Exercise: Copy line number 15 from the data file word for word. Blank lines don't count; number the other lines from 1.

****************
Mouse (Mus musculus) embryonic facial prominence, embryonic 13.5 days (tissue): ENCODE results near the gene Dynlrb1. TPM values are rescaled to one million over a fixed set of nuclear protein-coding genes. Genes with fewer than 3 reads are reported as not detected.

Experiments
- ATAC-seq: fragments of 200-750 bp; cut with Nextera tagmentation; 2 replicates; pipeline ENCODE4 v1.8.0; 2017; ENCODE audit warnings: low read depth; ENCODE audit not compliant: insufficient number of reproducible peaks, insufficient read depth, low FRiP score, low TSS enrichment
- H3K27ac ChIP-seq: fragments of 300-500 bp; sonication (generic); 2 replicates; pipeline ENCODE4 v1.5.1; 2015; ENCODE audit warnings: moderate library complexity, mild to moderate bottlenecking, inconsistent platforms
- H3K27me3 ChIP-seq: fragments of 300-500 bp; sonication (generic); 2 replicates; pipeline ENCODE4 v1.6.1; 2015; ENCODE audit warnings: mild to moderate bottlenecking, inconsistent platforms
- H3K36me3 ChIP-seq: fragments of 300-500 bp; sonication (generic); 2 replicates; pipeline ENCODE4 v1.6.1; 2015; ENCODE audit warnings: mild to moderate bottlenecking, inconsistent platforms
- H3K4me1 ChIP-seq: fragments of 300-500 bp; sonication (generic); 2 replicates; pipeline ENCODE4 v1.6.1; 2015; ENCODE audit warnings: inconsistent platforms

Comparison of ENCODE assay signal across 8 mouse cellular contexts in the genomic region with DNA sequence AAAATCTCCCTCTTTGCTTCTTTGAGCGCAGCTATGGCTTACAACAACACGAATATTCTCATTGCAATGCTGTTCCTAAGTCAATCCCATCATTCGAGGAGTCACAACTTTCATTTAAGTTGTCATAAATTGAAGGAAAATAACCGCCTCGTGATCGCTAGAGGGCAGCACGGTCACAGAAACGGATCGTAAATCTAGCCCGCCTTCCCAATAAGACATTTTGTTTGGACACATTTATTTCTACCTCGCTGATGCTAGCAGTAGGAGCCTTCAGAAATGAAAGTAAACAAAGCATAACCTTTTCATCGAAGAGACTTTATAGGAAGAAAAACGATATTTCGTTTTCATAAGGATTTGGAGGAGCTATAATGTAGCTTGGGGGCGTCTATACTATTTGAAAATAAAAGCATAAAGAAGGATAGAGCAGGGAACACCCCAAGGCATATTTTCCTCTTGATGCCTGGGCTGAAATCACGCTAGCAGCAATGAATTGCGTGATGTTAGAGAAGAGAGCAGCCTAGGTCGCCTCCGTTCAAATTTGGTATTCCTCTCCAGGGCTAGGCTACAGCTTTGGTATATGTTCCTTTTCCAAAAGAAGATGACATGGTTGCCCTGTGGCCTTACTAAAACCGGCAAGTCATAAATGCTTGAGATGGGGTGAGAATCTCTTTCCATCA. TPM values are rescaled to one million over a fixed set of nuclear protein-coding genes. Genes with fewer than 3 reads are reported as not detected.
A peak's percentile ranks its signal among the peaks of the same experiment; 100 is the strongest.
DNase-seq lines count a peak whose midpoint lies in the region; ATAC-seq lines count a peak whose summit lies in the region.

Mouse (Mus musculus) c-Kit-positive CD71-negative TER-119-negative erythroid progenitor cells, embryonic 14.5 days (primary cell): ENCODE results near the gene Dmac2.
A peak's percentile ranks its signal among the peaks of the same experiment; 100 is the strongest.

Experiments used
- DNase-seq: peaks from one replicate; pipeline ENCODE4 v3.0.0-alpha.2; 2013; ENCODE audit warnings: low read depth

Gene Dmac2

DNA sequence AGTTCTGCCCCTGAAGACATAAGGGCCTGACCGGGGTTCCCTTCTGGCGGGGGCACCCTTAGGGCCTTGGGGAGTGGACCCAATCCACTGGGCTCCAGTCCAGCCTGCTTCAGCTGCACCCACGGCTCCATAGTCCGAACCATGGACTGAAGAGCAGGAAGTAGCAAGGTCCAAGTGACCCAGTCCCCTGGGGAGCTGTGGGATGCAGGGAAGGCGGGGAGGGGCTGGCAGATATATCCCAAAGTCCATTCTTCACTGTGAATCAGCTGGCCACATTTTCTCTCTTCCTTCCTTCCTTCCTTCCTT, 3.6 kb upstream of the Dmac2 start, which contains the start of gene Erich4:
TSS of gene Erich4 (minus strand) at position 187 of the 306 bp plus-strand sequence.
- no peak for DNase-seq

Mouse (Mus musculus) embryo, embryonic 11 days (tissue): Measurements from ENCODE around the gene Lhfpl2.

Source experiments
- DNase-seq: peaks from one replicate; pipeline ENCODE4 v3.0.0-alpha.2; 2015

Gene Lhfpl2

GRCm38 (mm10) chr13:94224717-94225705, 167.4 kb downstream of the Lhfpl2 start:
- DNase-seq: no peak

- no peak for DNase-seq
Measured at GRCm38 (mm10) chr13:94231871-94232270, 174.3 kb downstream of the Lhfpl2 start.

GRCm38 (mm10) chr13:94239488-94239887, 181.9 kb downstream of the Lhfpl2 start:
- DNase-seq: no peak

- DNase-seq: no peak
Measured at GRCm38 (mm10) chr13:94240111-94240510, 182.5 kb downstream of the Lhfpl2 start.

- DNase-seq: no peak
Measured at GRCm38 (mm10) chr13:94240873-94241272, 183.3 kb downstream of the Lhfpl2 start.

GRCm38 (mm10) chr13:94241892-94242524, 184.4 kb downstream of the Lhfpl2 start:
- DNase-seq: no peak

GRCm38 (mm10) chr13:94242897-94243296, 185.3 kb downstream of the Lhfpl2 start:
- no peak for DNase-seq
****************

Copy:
Gene Dmac2